This isn’t a recipe for gratitude. It’s the near-silent beginning of a crescendo that offers the strong possibility that I will lose it over too many sweet potato skins hitting my freshly steamed floors this evening. But what I am thankful for is that tomorrow, whether I am ready or not, the deadline will come as I pour and pass delicious cranberry cocktails, sink into a chair and feel the stress exit my nerves due to either that first sip or the fact that the turkey is my husband’s gig, not mine.

Deadlines move us forward, whether we hit or miss them. When you don’t make them, you may find yourself tracking down a restaurant to deliver or losing a client because you couldn’t deliver. In the end, you are a different person. You may be wiser for the mistake you made or reassured in your success, but you have changed on some level.

Sometimes it’s just nice to have a deadline because you know what you are waiting for will come. I’m looking forward to tomorrow. Happy Thanksgiving, everyone!

Thankful for Choice

Looking at the variety of posts on Facebook these past few days and discussions I’ve had with family and friends reminds me how valuable choice is. So many people turned out to vote in the election, many spending hours in line to be able to have their say. And the result was an election that involved a high level of participation from the people in this country.  Whether you like the outcome or not, I’m sure you were pleased to have a voice in it.

Choice isn’t always an easy thing to live with, though. Too many options, or even just a second option, in some cases is irritating at worst and sometimes just a distraction. For example, my family lives in Chicago, where attendance at your local public school isn’t automatic.  You are faced with a variety of choices — public schools that require testing, public schools that grant access by lottery, independent schools, parochial schools, schools that cost more than you paid in college tuition. Our decision would be far easier if we had none at all.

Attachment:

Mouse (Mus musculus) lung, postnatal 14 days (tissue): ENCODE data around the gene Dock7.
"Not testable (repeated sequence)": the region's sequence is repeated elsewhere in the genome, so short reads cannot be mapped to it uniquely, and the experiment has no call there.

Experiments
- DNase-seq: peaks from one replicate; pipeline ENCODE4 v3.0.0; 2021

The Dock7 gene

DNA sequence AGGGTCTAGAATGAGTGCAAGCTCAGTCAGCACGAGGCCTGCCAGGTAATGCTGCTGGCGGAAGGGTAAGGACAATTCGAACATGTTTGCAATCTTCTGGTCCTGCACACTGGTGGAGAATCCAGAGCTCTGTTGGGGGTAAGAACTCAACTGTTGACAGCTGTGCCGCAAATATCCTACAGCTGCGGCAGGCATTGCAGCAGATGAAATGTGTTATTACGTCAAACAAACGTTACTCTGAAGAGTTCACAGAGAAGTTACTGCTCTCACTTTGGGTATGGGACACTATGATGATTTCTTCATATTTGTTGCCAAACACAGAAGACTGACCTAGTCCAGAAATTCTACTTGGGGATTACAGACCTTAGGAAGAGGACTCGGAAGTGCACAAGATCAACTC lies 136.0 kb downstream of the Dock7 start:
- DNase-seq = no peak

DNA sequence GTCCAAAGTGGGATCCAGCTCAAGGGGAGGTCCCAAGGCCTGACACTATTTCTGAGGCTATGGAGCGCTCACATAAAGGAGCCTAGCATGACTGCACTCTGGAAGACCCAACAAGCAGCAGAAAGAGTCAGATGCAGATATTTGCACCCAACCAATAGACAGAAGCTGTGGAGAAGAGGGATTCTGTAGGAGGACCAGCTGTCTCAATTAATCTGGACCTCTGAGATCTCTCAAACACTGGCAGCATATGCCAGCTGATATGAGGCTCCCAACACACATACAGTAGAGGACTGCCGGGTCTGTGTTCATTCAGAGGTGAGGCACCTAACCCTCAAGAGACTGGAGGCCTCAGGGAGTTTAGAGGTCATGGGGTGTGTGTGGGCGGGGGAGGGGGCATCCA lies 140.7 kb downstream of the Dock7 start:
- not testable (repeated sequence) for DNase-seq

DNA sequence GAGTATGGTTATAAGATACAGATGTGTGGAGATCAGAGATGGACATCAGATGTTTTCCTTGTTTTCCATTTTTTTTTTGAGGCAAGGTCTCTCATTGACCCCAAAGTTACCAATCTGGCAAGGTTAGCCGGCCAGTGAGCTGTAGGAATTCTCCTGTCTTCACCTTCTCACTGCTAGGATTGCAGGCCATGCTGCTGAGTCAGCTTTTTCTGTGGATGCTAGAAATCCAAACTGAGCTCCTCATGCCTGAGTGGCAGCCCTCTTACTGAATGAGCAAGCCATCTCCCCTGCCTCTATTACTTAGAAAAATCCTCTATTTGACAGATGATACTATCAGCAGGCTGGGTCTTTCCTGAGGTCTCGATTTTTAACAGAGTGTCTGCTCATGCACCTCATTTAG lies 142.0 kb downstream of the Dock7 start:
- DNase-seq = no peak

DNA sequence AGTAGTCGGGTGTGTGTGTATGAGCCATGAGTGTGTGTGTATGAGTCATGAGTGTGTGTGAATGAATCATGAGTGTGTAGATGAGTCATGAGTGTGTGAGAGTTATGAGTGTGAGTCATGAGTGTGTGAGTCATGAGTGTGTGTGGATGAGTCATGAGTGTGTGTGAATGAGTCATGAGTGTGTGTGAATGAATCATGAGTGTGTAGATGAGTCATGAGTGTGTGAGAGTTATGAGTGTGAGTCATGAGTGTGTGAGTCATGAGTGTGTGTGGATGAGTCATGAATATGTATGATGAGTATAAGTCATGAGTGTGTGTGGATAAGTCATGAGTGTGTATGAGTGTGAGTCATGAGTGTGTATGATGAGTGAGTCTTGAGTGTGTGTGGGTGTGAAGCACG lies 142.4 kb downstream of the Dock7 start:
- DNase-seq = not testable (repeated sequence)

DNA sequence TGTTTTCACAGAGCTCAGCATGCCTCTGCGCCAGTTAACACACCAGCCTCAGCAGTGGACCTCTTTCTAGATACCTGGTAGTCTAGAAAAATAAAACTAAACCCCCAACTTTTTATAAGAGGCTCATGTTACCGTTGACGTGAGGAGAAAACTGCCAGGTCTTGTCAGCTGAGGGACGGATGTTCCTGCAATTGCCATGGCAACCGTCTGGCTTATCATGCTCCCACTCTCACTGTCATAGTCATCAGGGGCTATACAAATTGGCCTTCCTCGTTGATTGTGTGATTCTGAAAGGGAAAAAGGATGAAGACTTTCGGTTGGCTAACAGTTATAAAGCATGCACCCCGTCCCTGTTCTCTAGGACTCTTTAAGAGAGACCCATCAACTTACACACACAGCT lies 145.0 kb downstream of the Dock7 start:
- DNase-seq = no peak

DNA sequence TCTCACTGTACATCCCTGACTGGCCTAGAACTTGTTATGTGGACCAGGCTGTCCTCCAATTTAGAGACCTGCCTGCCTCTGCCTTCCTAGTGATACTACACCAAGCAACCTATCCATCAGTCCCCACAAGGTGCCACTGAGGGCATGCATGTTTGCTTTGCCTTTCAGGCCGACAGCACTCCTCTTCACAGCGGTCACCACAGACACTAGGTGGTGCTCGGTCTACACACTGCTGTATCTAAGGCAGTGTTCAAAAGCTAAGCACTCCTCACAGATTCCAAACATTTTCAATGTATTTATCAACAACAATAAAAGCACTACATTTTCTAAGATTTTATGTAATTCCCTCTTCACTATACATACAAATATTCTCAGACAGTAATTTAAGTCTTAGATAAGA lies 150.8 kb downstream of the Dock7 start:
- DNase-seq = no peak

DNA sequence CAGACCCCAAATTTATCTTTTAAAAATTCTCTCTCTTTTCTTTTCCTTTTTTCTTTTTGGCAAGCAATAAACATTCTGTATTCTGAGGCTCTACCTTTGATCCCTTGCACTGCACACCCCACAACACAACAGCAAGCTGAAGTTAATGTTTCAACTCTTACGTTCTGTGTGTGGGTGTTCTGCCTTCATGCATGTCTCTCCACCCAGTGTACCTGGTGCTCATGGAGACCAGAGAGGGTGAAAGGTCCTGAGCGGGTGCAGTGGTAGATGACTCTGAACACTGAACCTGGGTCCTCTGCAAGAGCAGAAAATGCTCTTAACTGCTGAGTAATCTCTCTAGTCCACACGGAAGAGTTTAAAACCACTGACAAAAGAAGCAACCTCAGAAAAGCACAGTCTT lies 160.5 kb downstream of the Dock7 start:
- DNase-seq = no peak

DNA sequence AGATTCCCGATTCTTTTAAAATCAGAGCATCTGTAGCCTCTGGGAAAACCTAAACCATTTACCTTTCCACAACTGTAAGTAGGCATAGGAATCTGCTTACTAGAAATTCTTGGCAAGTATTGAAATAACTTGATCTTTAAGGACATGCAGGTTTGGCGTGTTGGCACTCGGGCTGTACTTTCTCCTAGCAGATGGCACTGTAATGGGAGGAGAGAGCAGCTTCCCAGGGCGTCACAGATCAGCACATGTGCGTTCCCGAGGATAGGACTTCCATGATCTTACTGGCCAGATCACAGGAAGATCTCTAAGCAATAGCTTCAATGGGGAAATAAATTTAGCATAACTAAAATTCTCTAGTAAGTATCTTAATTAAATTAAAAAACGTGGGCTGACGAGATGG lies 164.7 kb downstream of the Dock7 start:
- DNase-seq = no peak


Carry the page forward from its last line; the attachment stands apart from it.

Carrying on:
I know people who walked into the polls on Tuesday still mulling over their choices.  It’s not an easy thing to have to choose when you don’t feel certain, and the potential for regret is high.

And how many times do you find yourself flipping through 100+ channels on TV or spending a few hours watching old MTV videos on YouTube? Choice can be a time suck when not put to good use.

But despite my quarrels with choice, I’m still very grateful to have one. Choice forces me to be a better person, to think about consequences, to motivate myself, to inform myself so that I can make the best decisions for me and anyone who’ll be affected by my choice. Choice encourages tolerance. When you understand the implication choice has on a person’s life, you have a basis for seeing why they might take one path vs. another. This doesn’t always happen, because choice can be abused. But the potential is there.  Each individual just needs to embrace it.